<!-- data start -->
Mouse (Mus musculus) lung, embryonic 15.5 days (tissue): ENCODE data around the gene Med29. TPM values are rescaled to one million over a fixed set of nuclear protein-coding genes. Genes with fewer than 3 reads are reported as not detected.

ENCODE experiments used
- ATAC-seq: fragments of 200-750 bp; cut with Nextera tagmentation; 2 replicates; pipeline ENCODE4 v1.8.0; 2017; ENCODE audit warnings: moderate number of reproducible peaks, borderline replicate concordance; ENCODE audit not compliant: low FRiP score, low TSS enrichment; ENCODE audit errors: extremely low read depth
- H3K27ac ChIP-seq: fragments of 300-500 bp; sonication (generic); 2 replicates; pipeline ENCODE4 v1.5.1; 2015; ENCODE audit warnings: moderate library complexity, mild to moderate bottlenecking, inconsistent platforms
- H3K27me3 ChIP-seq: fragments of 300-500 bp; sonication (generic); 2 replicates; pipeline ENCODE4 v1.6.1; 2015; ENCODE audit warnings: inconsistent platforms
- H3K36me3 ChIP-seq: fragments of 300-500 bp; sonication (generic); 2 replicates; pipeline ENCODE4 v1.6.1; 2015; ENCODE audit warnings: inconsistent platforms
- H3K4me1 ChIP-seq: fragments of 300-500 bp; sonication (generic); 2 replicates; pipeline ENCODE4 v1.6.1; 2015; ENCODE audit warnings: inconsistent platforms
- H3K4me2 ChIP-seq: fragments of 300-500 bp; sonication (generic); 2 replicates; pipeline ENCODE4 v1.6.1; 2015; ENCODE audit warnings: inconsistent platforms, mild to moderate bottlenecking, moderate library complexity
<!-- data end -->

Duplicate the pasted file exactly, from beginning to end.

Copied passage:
Mouse (Mus musculus) lung, embryonic 15.5 days (tissue): ENCODE data around the gene Med29. TPM values are rescaled to one million over a fixed set of nuclear protein-coding genes. Genes with fewer than 3 reads are reported as not detected.

ENCODE experiments used
- ATAC-seq: fragments of 200-750 bp; cut with Nextera tagmentation; 2 replicates; pipeline ENCODE4 v1.8.0; 2017; ENCODE audit warnings: moderate number of reproducible peaks, borderline replicate concordance; ENCODE audit not compliant: low FRiP score, low TSS enrichment; ENCODE audit errors: extremely low read depth
- H3K27ac ChIP-seq: fragments of 300-500 bp; sonication (generic); 2 replicates; pipeline ENCODE4 v1.5.1; 2015; ENCODE audit warnings: moderate library complexity, mild to moderate bottlenecking, inconsistent platforms
- H3K27me3 ChIP-seq: fragments of 300-500 bp; sonication (generic); 2 replicates; pipeline ENCODE4 v1.6.1; 2015; ENCODE audit warnings: inconsistent platforms
- H3K36me3 ChIP-seq: fragments of 300-500 bp; sonication (generic); 2 replicates; pipeline ENCODE4 v1.6.1; 2015; ENCODE audit warnings: inconsistent platforms
- H3K4me1 ChIP-seq: fragments of 300-500 bp; sonication (generic); 2 replicates; pipeline ENCODE4 v1.6.1; 2015; ENCODE audit warnings: inconsistent platforms
- H3K4me2 ChIP-seq: fragments of 300-500 bp; sonication (generic); 2 replicates; pipeline ENCODE4 v1.6.1; 2015; ENCODE audit warnings: inconsistent platforms, mild to moderate bottlenecking, moderate library complexity